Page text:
The Drag Council also partnered with two local gay bars in a makeup drive that collected about $60,000 in supplies, allowing the Brave Space Alliance to open a gender-affirming makeup room for its trans clients.
“This is important to us because if the government isn’t going to fund our services or communities, we want to show our allies where they can help out,” Mama said. “Everyone was looking for ways to help after the Drag March, so we’re giving them something to do and allowing them to connect with our community by supporting us.”
‘We won’t move forward if we stop taking these steps’
Like Bell, the lifelong activist cheering the Drag March on from the sidelines, Mama has made the trek up and down North Halsted Street thousands of times in her life, whether for Pride Parades, heading to work or going out with friends throughout her 12 years in the neighborhood.
It’s the people, she said, who took those steps before her and the thousands of others at the Drag March that made the massive protest possible. The protest, Mama added, was built on movements of the past like the Civil Rights movement and the 1969 Stonewall Uprisings, which placed Black, trans leaders like Marsha P. Johnson at the forefront of the gay liberation movement.
“When I look at Marsha P. Johnson, I see a roadmap to making change happen,” Mama said. “Without her voice and leadership, these marches and protests wouldn’t be possible today.”
The Drag March also built on decades of local organizing against racism within the North Halsted neighborhood, like the few dozen activists who protested the previous summer after a tumultuous Memorial Day weekend that saw two highly publicized racist events.
During that weekend, Dennis Byrd, a gay Black man, was shopping at vintage clothing and costume shop Beatnix, 3400 N. Halsted St., where he found a Confederate flag-styled leather vest hanging near the front of the store. When Byrd confronted staff about the item, the store owner called the police on him.
Drag queen Jo Mama organized the June 14 Drag March for Change. (Photo by Jake Wittich/Block Club Chicago)That same night, in an unrelated incident, a fight broke out at Progress bar, which opened in 2013 at 3359 N. Halsted St. The club has a reputation for being one of the few bars that plays rap and hip-hop music, but the owner argued in a leaked email to staff that because rap was playing when the fight broke out, the genre would be banned going forward.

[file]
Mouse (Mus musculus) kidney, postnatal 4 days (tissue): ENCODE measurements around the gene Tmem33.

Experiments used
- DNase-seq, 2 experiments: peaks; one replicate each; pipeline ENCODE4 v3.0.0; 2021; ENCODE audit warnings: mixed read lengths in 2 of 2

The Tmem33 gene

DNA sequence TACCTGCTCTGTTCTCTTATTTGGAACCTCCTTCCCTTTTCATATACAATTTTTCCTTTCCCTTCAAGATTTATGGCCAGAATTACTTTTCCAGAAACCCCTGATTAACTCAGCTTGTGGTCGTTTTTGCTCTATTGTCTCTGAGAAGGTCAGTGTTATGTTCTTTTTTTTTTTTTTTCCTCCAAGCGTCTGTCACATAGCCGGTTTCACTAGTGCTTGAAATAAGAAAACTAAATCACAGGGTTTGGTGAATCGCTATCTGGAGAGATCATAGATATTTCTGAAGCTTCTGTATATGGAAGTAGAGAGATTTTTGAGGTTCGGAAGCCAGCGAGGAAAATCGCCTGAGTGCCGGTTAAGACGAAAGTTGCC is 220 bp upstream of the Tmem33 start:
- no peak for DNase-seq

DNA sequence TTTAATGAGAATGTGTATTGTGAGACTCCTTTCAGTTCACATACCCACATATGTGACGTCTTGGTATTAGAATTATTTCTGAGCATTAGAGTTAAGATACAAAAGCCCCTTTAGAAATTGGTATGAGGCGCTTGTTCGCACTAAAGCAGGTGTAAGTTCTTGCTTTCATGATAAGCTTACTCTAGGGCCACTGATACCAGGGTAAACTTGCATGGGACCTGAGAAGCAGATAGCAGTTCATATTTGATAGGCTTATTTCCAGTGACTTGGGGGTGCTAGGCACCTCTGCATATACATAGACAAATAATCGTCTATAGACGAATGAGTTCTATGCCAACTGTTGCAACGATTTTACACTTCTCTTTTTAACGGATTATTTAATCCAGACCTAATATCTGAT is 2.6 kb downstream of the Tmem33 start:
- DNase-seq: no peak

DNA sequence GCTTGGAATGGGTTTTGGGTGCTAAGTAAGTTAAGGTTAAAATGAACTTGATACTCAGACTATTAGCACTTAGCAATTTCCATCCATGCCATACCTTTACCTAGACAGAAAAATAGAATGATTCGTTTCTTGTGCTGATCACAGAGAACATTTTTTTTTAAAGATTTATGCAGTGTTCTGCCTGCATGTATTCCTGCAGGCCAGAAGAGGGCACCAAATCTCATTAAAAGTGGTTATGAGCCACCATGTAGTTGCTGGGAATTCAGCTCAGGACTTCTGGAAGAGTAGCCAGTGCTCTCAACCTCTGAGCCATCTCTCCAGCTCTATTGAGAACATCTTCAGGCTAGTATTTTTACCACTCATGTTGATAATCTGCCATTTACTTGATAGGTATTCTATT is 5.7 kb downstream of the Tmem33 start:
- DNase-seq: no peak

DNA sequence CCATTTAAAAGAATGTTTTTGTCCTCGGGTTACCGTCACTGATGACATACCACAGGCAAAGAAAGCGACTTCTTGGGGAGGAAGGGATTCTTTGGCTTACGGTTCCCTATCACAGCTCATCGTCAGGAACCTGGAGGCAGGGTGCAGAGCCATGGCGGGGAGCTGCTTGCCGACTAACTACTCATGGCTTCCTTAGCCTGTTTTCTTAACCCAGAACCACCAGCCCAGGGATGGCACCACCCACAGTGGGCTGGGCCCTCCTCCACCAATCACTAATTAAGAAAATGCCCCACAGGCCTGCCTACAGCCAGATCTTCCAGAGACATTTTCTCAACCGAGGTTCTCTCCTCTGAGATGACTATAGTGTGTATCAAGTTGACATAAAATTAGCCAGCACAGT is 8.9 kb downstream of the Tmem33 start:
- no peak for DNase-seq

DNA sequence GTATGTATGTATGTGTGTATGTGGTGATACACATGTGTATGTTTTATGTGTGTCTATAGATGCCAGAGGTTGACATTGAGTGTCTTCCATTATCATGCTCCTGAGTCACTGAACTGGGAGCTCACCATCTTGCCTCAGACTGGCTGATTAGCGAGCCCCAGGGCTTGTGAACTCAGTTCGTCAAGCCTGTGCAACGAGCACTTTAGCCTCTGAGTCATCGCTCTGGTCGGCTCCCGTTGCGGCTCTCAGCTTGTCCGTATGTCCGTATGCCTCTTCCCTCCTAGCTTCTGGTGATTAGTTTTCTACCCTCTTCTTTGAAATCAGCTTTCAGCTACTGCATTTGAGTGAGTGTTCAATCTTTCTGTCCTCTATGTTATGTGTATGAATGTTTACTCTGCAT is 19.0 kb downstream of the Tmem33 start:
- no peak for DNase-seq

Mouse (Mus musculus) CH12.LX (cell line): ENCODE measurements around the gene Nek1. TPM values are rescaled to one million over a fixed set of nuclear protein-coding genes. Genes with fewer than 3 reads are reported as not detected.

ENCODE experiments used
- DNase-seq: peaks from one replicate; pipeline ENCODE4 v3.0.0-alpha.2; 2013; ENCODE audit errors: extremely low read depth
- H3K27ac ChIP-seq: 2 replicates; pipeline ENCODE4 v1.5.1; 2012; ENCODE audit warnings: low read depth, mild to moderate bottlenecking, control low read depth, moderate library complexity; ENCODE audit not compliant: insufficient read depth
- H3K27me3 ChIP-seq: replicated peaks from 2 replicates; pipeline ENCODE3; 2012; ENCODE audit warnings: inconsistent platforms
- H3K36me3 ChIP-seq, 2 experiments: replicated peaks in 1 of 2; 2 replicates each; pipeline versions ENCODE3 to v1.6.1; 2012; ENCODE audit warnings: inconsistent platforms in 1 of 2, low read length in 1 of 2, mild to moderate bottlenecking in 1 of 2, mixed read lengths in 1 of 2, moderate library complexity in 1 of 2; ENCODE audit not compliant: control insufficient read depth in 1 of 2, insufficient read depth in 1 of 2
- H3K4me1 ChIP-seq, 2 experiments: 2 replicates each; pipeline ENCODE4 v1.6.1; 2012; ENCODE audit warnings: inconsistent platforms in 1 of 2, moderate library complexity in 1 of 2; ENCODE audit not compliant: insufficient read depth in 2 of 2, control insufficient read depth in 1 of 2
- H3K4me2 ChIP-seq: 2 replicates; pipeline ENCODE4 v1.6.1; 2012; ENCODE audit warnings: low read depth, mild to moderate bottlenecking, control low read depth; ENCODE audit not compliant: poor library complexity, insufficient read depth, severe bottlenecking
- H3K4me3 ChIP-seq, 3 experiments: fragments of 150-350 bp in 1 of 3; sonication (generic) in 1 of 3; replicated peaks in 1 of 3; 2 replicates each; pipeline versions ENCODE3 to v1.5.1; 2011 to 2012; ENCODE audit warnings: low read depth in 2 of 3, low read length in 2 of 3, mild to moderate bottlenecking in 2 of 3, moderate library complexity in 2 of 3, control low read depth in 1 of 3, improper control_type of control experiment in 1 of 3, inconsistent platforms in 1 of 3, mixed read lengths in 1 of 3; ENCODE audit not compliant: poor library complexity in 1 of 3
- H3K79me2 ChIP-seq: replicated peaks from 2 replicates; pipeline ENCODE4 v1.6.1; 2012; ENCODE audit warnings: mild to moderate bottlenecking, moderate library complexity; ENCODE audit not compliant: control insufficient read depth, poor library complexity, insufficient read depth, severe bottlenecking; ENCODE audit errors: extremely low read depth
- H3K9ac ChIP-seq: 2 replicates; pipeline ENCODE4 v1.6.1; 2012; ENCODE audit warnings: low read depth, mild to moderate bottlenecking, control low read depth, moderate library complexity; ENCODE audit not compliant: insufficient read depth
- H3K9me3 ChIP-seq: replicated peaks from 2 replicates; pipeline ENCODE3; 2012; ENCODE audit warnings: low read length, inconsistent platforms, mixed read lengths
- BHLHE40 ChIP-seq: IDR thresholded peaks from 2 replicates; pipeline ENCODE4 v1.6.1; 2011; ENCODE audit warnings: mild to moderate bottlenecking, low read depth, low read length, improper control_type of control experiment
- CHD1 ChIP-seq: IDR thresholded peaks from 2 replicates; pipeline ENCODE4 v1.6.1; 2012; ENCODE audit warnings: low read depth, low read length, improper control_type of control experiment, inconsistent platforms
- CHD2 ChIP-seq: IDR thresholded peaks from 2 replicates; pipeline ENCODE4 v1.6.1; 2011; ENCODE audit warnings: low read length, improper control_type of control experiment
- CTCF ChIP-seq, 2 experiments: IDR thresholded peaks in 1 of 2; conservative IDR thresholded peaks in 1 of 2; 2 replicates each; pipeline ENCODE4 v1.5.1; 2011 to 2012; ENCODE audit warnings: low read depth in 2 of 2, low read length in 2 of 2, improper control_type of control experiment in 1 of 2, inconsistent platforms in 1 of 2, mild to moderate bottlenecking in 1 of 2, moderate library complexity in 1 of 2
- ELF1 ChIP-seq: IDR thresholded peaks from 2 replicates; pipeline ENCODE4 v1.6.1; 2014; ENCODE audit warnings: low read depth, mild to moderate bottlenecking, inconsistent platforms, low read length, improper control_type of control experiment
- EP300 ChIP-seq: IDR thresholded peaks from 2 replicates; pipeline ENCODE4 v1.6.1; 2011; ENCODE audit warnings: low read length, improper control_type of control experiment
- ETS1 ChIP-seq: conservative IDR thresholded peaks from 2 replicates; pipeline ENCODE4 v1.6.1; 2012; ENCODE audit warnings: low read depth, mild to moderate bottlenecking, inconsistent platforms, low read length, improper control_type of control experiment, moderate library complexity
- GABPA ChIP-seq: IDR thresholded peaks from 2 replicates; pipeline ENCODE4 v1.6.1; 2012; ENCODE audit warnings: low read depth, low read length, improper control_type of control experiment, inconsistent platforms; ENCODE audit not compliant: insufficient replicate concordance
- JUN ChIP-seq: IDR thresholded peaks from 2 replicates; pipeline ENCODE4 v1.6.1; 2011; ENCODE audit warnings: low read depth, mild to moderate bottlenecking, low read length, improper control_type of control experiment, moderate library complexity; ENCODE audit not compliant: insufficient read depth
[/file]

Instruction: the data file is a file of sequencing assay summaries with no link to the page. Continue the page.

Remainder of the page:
“This is not a suggestion!! If you play RAP you will not be asked back,” the bar wrote in the email, which was leaked by a staffer and shared widely on social media.
Pastor and community organizer Jamie Frazier, of the LGBTQ-friendly Lighthouse Church of Chicago, organized the June 2, 2019, protest against the two establishments and said they were continuing a decades-long conversation about racism in the neighborhood.
Frazier said the issue goes as far back as the ‘70s, when activists like Pat McCombs protested Augie and CK’s Bar, a now-closed lesbian bar that was accused of harassing women of color at the door by asking for multiple forms of ID for entry.
“These incidents symbolize how some people’s lives are valued above others in Boystown,” Frazier said during the protest.
Author Jason Orne, who wrote about the neighborhood’s history with racism in his book “Boystown: Sex and Community in Chicago,” argued that the racial divide creates a sort of “gay Disneyland” that prioritizes affluent, white gay men over the rest of the LGBTQ community.
This dynamic came to a head in the summer of 2011, Orne writes, when a series of highly-publicized stabbings in the neighborhood led to the creation of a “Take Back Boystown” Facebook group, where many people shared racist posts blaming Black people from other parts of the city for the crime.
“It’s the blacks tearing this neighborhood apart,” wrote one user.
“Most of the drama here is caused by black a-holes who live in other neighborhoods,” another poster wrote, according to Orne.
The Facebook group amassed nearly 2,000 followers, who demanded more cops and a private security firm for the North Halsted strip, according to Orne.
“Gay Disneyland created Take Back Boystown,” Orne argues.
Mama, who remembers being at work when the “Take Back Boystown” protests happened, said these events can inform the fight against racism in the neighborhood today.
“It’s important to know this history because it repeats itself,” Mama said.
That’s why when thousands took to the streets to protest Floyd’s murder, the neighborhood’s reckoning ignited, she said.
“It’s time to clean up the racism within our own community if we want to challenge it outside of North Halsted too,” Mama said. “We won’t move forward if we stop taking these steps.”
Jake Wittich covers neighborhood news and LGBTQ communities for Block Club Chicago. This dispatch is part of a series called “On the Ground” with Report for America, an initiative of The GroundTruth Project. Follow Jake on Twitter: @JakeWittich.